hello_from = get_site_name_from_database()

    sijax_instance = Sijax()
    sijax_instance.register_callback('say_hello', say_hello_handler, args_extra=[hello_from])
    if sijax_instance.is_sijax_request:
        return sijax_instance.process_request()

    # normal page request (not Sijax)
    return render_page()

You can do extra arguments passing with mass registration too:

sijax_instance.register_object(SijaxHandler, args_extra=['additional', 'arguments', 'here'])


There are certain events that you may be interested in. Sijax can invoke a handler function for each event that you’ve “subscribed” to.

The following events are available as seen in the sijax.Sijax class:

Events are registered using sijax.Sijax.register_event():

Here are some examples:

def before_handler(obj_response):
    obj_response.alert('Called before calling the response function!')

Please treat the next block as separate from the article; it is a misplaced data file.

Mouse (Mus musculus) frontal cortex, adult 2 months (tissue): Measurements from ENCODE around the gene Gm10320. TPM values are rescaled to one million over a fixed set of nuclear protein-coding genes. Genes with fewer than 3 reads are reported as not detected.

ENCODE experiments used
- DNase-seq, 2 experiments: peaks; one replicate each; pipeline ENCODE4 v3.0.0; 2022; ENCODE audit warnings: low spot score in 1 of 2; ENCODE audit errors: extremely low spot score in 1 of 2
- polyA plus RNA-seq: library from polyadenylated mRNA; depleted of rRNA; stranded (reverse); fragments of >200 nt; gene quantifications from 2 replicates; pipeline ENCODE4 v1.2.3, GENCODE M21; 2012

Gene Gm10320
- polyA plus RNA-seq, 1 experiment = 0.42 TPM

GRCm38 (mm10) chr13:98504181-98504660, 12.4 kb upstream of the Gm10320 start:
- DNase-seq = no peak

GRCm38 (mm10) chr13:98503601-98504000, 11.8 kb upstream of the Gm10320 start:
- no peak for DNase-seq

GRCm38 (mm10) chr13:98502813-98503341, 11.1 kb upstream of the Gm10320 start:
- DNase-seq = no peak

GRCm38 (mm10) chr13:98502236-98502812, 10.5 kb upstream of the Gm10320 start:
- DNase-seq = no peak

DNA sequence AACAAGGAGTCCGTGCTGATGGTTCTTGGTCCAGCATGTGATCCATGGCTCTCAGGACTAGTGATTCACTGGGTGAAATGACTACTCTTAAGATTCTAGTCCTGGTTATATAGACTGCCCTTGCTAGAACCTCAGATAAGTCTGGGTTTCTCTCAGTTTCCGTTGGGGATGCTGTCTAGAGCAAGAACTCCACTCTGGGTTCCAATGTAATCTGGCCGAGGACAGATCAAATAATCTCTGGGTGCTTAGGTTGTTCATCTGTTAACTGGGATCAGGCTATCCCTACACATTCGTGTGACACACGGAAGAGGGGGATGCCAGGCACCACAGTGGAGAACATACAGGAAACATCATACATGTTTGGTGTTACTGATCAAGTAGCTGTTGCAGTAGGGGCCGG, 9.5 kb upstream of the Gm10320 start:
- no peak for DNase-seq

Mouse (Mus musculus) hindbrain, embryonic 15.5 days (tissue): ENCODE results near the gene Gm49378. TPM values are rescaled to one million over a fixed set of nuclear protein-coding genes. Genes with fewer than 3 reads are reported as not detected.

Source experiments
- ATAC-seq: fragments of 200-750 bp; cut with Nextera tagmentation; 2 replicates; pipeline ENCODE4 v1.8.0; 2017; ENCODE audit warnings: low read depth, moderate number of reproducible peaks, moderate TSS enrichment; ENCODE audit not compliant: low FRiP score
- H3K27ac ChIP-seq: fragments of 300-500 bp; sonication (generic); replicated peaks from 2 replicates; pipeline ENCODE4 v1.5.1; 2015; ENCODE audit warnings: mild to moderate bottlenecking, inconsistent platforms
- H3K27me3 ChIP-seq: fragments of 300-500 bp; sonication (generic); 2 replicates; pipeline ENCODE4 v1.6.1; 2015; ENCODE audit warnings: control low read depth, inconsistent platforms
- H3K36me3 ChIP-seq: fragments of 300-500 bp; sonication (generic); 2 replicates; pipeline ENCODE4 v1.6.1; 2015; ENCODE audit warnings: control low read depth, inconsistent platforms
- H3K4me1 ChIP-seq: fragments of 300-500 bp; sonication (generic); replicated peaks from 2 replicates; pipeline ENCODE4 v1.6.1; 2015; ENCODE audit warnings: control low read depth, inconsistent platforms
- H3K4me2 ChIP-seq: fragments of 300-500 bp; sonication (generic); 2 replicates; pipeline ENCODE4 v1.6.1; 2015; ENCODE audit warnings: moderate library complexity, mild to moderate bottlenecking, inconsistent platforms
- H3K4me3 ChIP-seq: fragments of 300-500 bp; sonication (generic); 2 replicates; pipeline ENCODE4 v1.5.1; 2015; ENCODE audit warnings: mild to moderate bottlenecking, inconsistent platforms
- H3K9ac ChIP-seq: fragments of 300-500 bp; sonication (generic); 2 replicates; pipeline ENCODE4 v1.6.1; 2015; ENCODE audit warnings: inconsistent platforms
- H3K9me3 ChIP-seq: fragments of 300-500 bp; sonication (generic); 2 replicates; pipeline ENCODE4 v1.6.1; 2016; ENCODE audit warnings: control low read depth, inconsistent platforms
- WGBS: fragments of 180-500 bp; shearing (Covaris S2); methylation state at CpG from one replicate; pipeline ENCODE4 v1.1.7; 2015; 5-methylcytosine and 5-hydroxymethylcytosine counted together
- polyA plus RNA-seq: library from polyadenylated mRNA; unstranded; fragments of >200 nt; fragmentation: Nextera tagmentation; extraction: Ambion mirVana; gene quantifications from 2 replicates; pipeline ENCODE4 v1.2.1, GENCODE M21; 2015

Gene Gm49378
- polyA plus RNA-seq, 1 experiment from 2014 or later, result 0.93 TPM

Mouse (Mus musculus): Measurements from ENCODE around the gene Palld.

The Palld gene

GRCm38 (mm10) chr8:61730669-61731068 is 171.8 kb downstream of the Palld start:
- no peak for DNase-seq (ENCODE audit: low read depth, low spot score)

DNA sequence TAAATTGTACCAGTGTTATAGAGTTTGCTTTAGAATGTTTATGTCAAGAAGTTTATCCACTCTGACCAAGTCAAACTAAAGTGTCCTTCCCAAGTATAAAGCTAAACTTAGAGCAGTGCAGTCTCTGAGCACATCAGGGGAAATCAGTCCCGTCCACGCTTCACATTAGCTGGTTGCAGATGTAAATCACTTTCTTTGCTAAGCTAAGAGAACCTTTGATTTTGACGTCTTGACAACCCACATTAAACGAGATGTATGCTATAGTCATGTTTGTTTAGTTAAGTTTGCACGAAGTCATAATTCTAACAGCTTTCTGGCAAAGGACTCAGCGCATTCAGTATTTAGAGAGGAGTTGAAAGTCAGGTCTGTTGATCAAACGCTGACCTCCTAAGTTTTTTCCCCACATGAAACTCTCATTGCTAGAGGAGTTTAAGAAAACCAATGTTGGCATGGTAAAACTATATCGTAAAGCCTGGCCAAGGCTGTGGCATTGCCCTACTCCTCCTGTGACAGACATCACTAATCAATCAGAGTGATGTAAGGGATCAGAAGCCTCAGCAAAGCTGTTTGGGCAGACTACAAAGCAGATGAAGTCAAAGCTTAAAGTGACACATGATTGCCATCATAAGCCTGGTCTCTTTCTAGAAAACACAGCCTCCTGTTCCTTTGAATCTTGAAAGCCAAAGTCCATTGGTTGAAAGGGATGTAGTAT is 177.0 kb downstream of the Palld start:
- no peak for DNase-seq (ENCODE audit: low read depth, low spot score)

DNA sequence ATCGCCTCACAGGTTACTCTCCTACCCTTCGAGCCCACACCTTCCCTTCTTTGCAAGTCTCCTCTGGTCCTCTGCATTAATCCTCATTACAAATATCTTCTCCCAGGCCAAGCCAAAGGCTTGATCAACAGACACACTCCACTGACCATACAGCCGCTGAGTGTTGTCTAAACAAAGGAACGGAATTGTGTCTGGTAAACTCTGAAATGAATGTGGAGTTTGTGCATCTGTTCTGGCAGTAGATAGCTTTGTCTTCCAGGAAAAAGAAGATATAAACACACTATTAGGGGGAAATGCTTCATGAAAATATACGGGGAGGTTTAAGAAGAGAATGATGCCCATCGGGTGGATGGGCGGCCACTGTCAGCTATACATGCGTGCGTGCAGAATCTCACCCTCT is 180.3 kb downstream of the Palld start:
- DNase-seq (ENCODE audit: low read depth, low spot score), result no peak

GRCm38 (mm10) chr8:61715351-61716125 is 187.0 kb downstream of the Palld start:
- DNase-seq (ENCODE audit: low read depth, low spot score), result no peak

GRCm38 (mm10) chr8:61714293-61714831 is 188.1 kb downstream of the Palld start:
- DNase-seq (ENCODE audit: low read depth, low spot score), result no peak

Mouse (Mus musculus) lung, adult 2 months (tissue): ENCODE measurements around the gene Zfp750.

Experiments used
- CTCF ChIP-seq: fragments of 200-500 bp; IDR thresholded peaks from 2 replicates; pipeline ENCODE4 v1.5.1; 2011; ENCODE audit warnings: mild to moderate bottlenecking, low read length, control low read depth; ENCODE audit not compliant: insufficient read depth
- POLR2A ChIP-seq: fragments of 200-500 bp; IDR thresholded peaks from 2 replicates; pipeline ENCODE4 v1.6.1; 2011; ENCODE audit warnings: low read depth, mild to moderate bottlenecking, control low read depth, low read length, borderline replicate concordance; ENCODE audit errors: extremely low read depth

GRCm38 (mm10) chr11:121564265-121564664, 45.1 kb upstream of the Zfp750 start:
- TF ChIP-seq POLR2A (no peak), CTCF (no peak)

def after_handler(obj_response):
    obj_response.alert('Called after calling the response function!')

def invalid_request_handler(obj_response, function_name):
    obj_response.alert('%s is an unknown function!' % function_name)

def invalid_call_handler(obj_response, callback):
    obj_response.alert('The call to %s failed!' % callback.__name__)

sijax_instance = Sijax()
sijax_instance.register_event(Sijax.EVENT_BEFORE_PROCESSING, before_handler)
sijax_instance.register_event(Sijax.EVENT_AFTER_PROCESSING, after_handler)
sijax_instance.register_event(Sijax.EVENT_INVALID_REQUEST, invalid_request_handler)
sijax_instance.register_event(Sijax.EVENT_INVALID_CALL, invalid_call_handler)

# some more initialization code here

sijax_instance.register_callback('say_hi', lambda r: r.alert('Hi!'))

If a request for say_hi is made using:


The result would be the following 3 alerts in order:

Called before calling the response function!
Called after calling the response function!

If a request for say_hi is made using:

Sijax.request('say_hi', ['arguments', 'here']);

The result would be the following 3 alerts in order:

Called before calling the response function!
The call to say_hi failed!
Called after calling the response function!

If a request for say_hello_instead_of_hi is made using:


The result would be the following 3 alerts in order:

Called before calling the response function!
say_hello_instead_of_hi is an unknown function!
Called after calling the response function!